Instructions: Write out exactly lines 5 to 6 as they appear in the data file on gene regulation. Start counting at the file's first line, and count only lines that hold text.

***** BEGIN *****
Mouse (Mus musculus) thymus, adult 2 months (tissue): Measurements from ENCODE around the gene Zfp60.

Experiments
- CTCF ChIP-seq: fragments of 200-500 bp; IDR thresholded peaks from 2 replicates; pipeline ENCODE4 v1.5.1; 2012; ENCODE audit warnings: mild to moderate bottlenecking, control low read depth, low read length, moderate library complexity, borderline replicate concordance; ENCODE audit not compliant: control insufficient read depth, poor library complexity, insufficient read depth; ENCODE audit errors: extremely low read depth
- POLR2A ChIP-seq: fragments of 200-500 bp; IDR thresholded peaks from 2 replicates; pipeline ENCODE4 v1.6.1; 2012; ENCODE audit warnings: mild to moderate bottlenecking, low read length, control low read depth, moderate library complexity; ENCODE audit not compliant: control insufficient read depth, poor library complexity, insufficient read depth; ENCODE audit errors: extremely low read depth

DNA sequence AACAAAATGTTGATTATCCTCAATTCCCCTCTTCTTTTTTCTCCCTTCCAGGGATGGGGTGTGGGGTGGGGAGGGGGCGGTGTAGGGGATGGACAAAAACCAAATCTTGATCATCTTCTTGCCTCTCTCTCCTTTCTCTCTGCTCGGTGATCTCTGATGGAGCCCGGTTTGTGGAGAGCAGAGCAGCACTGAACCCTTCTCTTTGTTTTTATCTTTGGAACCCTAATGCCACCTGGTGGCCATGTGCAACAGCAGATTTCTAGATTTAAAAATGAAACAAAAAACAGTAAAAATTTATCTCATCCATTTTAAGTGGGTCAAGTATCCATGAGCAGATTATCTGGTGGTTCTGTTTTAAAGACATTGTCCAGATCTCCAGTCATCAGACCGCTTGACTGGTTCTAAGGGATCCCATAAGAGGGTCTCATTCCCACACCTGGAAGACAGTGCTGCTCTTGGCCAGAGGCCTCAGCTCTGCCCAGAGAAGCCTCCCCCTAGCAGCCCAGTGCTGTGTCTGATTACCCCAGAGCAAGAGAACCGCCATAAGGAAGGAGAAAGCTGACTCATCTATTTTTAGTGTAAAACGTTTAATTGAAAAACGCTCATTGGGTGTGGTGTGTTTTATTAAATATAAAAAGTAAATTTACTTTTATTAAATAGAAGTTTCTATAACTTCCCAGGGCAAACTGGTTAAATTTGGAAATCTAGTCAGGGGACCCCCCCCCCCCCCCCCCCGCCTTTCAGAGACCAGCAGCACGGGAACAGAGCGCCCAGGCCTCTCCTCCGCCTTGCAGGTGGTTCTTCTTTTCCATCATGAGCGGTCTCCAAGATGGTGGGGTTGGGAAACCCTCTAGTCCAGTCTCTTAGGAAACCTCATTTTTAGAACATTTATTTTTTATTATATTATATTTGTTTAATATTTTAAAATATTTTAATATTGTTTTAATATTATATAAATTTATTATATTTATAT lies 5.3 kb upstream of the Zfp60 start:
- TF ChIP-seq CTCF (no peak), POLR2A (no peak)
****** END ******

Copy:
DNA sequence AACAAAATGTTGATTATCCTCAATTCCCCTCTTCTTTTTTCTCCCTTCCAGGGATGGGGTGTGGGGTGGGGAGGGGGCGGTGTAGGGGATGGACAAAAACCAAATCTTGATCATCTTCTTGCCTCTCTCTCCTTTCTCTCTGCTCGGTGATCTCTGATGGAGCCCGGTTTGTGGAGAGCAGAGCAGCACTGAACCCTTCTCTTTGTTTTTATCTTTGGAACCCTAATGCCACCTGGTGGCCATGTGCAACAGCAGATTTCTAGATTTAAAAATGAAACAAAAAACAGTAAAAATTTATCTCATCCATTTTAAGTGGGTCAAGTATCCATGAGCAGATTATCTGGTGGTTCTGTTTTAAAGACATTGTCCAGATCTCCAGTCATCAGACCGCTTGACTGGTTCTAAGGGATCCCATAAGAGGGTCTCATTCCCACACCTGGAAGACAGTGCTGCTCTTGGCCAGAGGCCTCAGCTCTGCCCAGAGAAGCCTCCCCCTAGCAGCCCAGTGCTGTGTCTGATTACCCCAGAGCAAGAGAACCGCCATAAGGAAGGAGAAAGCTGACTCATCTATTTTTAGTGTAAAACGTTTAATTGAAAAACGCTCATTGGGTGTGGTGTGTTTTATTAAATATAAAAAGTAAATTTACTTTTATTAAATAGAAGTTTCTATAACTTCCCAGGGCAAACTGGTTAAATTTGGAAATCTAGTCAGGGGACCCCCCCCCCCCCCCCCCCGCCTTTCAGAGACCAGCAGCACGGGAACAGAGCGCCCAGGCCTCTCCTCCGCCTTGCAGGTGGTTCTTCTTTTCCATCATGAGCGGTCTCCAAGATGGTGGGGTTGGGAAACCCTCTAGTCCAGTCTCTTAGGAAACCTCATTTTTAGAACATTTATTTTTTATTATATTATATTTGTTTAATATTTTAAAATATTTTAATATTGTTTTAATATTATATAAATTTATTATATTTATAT lies 5.3 kb upstream of the Zfp60 start:
- TF ChIP-seq CTCF (no peak), POLR2A (no peak)